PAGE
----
“For the most part, I think they’re having a party,” she said in response to questions about what the animals have been doing since Yosemite closed on March 20.
Normally this time of year is difficult for animals at Yosemite because there can be “literally walls of cars, stop-and-go traffic or people in the park,” especially in the sort of “urban” Yosemite Valley area.
Katie Patrick, known as Ranger Katie, works with the Human Bear Management Program, mitigating conflicts that arise when you have humans and bears so close together.
“The goal of my position is to have as wild of bears as possible in this park,” she said during her presentation from Cook’s Meadow in Yosemite Valley.
For visitors, that means storing food properly and staying more than 50 yards away from bears.
Bears out and about
Yosemite is home to about 300 to 500 black bears, according to a Yosemite National Park post on Twitter.
“Though there hasn’t been an increase in their population since the park closure,” the post said, “bears have been seen more frequently than usual.”
During the talk on Sunday, Ranger Katie demonstrated some of the equipment used to tag and track bears that seem too habituated to humans. Less than 1% of the bears in the park are tagged, she said.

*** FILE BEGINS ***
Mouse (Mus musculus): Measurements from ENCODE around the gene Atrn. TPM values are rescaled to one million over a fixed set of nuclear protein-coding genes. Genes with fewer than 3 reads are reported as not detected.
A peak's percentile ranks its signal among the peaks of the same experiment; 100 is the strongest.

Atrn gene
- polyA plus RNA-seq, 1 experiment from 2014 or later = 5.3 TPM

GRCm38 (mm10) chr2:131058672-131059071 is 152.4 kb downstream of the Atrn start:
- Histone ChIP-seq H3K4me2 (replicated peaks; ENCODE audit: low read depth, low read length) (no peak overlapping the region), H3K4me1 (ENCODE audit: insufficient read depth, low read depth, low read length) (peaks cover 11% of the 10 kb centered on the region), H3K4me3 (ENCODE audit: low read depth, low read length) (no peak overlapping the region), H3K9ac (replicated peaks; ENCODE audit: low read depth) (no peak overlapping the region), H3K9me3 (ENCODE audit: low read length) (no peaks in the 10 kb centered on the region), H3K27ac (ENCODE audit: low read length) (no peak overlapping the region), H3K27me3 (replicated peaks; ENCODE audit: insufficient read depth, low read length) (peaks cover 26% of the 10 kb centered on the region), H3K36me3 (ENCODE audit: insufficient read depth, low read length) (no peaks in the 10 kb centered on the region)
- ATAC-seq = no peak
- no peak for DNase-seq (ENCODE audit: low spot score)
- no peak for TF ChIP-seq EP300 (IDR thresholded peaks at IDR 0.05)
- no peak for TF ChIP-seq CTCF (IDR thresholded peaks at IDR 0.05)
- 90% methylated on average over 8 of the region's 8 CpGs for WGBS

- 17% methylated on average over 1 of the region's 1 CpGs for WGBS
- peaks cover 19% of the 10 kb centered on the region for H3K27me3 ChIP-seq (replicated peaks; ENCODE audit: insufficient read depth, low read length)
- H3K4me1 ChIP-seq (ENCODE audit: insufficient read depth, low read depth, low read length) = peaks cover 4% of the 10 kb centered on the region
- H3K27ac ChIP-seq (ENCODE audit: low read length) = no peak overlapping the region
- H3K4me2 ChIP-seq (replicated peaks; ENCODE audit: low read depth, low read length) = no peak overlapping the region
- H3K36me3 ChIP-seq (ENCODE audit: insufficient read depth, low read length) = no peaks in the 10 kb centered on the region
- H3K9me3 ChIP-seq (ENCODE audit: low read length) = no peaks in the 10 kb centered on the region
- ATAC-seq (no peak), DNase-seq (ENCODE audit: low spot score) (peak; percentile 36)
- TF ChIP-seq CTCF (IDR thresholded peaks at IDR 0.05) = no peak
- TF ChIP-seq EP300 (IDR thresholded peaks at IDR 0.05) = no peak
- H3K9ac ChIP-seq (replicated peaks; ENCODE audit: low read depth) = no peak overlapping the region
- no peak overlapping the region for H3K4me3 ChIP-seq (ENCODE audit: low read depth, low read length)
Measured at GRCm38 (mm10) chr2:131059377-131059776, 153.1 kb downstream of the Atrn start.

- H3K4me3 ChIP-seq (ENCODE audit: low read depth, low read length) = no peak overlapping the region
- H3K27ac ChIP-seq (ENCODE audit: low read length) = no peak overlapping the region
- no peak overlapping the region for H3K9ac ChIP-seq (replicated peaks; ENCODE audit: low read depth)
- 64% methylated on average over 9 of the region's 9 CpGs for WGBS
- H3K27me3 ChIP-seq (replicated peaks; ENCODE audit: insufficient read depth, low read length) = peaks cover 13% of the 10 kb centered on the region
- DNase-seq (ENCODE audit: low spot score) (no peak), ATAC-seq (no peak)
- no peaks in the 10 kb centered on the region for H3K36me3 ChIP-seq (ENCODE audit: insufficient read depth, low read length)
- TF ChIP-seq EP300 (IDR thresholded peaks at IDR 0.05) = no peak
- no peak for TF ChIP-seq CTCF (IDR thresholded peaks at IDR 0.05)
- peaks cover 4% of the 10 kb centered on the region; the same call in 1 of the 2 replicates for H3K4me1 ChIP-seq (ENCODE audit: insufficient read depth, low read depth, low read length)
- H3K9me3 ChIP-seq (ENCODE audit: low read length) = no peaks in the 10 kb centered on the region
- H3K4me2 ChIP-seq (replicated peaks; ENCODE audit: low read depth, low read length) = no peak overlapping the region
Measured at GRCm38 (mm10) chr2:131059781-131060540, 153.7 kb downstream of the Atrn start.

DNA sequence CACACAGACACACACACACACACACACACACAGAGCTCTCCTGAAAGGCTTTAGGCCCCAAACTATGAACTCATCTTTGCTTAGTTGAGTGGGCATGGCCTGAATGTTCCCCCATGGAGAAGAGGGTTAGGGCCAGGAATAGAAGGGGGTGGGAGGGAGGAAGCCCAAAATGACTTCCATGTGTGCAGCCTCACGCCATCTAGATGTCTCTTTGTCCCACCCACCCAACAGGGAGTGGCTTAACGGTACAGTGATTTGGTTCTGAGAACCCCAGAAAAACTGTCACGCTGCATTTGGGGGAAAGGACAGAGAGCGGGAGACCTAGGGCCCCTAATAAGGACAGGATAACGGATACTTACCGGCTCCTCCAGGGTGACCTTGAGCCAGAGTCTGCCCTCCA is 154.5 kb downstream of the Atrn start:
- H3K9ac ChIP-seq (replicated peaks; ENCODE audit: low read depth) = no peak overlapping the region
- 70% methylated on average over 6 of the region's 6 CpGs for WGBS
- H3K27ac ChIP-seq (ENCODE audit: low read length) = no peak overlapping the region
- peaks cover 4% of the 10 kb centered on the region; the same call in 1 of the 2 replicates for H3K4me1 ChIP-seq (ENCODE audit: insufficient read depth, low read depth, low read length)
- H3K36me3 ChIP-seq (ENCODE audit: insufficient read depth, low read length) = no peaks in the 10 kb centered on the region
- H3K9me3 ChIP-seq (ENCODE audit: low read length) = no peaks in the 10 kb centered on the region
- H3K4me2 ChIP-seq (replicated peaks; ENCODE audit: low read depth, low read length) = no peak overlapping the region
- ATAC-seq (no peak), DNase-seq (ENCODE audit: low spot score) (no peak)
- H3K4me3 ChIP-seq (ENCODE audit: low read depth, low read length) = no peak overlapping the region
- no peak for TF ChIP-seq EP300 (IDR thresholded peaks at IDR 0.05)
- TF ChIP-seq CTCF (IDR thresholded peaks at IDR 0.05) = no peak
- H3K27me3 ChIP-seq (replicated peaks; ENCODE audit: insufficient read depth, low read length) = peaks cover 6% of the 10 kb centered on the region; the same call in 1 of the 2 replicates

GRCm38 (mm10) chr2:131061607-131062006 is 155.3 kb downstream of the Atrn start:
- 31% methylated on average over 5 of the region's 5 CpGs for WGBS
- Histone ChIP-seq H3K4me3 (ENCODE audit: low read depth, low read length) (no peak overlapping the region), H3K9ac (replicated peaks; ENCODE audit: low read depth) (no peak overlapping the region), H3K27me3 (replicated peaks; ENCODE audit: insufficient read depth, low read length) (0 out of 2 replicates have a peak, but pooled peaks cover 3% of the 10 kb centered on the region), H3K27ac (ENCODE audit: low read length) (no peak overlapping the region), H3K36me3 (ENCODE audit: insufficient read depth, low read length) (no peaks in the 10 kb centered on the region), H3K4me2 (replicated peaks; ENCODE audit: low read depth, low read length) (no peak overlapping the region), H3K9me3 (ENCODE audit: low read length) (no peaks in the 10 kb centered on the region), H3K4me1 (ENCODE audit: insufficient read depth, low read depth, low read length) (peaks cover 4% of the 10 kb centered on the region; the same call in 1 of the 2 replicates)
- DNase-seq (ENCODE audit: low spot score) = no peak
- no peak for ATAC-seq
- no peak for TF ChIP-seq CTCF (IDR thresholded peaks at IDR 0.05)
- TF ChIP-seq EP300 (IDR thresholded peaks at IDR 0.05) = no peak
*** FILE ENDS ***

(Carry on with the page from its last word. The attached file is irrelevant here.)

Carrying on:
One viewer on Facebook asked whether visitors have ever been “eaten” by bears at Yosemite.
Fortunately not: No human deaths by black bears have ever been recorded there, park officials posted.
While Yosemite is about the size of Rhode Island, much of the human visitation is concentrated in areas such as Yosemite Valley, which is also a great habitat for bears, Ranger Katie said.
Black bears move around quite a bit every spring foraging for food, Yosemite officials posted during the event, but with fewer people around “bears also seem to be a little more relaxed when they are out in the open, possibly because it is much quieter in the park right now.”
There’s no estimated reopening date for Yosemite yet, park officials said in the Facebook comments.